Green Grow

School Gardens? You betcha

2/5, 2/12

Once upon a time, school gardens and gardening by children were thought to be the province only of fresh-food crusaders like Alice Waters. It was assumed that in postrural America, school-age kids were interested only in stuffing Big Macs and Skittles into their gobs when the lunch bell rang. But times have changed. The Watershed Project knows better. The two-day workshop Kids in Gardens is the painless way to sustainability. K-12 educators are coached on how to gather the tools needed to start a school garden, plant-propagation techniques, pest control without harmful chemicals, soil improvement, waste treatment, water conservations, how to coexist with wildlife, etc. — everything teachers and kids will need to start “green gardening.” The workshops take place on consecutive Saturdays, February 5 and 12, 9 a.m. to 4 p.m., at Happy Valley School in Lafayette and Orion Academy in Moraga. Preregistration online ($25) recommended: — Kelly Vance

TUE 2/8

Wild Smiles

Your X-cellent adventures

Digital photography is well established as the best way for casual travelers to capture the moment while on the move, but how about for extreme-sports nuts who can’t wait to kayak down wild rivers and base-jump off cliffs while snapping pix of their buddies doing the same? Jonathan Chester to the rescue. World-adventure honcho, author, and photojournalist Chester has covered everything from the first descent of the Tekeze River in Ethiopia to the first ascent of Mount Everest by a blind mountaineer. He has photographed wildlife in the Antarctic and the Galapagos. Chester’s latest book, Extreme Digital Photography, is the basis for a free talk he gives Tuesday at 7 p.m. at Berkeley REI, 1338 San Pablo Avenue. Learn how to shoot photos in extreme conditions, and how to store and share images on the rugged trail. Info: 510-527-4140 or — Kelly Vance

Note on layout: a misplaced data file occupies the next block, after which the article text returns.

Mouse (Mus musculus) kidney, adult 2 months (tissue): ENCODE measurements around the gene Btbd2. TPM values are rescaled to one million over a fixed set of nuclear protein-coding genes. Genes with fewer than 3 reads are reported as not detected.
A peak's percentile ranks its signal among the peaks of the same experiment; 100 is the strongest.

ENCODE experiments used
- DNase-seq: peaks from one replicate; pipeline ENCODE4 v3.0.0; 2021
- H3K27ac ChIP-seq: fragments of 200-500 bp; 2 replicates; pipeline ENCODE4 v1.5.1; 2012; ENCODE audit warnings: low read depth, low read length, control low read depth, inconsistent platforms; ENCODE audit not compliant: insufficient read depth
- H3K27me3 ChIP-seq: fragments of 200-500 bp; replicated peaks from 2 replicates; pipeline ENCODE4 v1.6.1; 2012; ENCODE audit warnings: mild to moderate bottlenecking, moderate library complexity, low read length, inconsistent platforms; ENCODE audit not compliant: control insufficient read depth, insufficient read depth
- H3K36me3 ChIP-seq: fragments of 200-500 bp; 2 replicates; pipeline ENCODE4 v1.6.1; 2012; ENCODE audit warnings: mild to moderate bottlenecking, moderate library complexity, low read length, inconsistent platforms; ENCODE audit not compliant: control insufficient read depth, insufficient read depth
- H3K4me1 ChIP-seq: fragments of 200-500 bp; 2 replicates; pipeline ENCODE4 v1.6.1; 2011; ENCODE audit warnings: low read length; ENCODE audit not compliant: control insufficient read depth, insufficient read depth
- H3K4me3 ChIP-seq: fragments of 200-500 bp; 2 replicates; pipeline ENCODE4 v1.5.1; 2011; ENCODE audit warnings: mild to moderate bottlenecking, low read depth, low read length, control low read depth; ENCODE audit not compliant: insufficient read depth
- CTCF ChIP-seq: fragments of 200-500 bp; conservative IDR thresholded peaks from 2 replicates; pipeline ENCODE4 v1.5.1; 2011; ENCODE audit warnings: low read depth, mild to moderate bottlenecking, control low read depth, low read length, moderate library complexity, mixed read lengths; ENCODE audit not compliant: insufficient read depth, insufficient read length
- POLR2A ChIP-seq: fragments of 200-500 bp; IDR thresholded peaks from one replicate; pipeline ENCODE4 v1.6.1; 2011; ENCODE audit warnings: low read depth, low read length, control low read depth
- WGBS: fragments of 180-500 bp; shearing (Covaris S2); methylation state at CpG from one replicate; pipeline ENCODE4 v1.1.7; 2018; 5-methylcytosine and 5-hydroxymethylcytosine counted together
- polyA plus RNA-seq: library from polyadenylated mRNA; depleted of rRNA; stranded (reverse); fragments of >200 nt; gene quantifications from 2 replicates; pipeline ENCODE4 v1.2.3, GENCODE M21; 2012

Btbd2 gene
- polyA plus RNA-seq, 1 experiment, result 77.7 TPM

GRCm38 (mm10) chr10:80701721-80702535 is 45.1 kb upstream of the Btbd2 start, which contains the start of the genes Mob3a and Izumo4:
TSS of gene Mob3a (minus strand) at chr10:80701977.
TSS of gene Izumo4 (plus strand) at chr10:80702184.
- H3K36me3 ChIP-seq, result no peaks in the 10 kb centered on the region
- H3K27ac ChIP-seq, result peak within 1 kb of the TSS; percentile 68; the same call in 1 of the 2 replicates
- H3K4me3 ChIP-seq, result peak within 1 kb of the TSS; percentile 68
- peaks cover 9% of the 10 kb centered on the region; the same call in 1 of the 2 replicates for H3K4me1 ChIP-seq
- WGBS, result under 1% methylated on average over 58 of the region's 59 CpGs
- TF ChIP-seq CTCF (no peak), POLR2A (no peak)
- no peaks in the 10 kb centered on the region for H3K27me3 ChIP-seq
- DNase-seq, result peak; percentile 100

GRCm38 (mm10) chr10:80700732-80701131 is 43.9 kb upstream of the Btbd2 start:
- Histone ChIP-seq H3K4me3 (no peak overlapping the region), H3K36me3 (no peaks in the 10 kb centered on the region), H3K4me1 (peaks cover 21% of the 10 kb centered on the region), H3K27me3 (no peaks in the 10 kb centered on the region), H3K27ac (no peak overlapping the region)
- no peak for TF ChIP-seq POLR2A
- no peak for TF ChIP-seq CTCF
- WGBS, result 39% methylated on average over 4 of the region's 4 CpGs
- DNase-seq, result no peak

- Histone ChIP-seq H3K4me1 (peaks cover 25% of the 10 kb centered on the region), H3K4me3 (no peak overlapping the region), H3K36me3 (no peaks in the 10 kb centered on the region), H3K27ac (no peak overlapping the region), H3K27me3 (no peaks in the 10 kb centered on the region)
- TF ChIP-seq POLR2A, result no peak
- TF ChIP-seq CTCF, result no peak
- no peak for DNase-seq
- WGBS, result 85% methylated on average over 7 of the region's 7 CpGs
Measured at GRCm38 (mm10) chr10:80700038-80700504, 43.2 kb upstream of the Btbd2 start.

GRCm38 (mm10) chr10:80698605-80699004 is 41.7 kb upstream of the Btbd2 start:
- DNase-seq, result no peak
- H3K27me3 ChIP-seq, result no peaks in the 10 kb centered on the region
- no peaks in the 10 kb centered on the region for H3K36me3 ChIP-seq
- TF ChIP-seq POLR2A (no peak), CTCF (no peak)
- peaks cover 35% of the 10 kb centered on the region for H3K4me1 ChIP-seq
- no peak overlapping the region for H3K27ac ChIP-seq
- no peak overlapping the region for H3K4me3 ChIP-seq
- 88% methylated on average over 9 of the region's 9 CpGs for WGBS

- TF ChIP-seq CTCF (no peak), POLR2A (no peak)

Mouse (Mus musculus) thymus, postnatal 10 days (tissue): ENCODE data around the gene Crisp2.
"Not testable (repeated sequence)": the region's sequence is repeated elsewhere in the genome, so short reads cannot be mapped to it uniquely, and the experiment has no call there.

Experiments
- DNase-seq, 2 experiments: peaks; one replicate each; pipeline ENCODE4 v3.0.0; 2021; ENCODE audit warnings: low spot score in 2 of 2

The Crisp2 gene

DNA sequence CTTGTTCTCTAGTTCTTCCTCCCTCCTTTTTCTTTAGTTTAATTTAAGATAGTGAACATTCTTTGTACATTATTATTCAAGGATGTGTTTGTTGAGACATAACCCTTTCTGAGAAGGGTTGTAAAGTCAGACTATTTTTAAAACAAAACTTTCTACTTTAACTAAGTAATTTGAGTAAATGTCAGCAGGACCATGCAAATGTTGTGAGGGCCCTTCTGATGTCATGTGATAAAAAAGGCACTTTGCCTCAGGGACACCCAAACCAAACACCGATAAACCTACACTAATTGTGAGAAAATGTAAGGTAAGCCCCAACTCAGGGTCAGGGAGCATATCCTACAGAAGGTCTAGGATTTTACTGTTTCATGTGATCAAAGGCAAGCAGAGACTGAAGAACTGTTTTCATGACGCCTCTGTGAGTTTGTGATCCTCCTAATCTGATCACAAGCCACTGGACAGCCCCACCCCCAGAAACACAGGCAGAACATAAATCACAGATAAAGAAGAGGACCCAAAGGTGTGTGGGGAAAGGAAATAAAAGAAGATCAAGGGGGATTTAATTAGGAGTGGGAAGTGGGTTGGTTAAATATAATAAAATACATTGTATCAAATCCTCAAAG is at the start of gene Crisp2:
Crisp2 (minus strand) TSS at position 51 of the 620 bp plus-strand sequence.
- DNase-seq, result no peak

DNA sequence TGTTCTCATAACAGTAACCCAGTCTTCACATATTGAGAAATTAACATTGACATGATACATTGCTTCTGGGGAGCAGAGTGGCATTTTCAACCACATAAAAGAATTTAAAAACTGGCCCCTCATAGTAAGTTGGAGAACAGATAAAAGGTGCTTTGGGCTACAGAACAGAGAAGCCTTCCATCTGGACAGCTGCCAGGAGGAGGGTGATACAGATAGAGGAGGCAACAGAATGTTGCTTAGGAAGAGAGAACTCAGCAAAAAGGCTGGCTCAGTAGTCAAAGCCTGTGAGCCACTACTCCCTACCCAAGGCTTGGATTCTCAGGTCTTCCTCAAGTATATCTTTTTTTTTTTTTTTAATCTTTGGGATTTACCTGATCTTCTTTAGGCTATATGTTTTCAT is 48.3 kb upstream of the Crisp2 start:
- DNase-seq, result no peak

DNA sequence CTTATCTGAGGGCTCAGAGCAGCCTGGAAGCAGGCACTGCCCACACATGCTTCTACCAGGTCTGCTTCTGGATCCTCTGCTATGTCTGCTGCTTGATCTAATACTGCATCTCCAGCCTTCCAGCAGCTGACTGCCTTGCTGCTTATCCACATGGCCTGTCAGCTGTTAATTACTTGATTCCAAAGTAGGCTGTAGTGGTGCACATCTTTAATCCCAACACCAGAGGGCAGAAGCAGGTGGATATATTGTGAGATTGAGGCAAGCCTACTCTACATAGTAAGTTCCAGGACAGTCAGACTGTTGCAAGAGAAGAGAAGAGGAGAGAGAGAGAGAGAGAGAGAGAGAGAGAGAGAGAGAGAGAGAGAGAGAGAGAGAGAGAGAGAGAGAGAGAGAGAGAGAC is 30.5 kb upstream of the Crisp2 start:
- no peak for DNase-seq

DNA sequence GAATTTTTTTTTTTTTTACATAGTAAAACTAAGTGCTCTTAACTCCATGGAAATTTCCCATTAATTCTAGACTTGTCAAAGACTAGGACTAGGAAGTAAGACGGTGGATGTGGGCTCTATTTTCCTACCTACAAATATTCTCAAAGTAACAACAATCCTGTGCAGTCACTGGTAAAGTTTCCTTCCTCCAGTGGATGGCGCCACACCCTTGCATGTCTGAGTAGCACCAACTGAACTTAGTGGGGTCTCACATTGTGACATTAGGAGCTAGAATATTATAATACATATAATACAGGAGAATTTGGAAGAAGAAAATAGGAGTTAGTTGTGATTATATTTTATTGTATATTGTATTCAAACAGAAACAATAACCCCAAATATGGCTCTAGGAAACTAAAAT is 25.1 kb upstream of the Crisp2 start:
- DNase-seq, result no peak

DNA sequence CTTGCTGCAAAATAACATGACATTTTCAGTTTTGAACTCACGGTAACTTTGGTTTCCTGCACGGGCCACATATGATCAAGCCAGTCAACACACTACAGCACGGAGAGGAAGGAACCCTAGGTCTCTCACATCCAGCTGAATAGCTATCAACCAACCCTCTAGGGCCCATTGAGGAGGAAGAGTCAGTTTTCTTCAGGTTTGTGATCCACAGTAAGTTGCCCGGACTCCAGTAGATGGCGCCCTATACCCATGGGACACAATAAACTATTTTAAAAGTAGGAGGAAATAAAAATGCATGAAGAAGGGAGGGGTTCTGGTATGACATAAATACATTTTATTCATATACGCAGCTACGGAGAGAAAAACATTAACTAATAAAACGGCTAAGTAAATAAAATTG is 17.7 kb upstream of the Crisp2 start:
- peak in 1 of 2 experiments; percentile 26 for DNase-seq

Young Blood

Attention baseball fans: Getting anxious waiting for the Oakland A’s season to start? You don’t have to wait until April to watch a young, iffy team take the field and try to become respectable despite the loss of numerous key players. Just come out to a Cal baseball game. Even though the Golden Bears lost ten players to graduation and signings, head coach David Esquer is hoping for a strong showing from his young squad, especially junior shortstop Allen Craig (career .285 BA) and junior right-handed pitcher Adam Gold (6-7, 4.47 ERA in 2004). Cal begins a three-game series Friday afternoon (2 p.m.) against UC Irvine at UCB’s Evans Diamond, the first series in its 52-game season. CalBears.comKelly Vance

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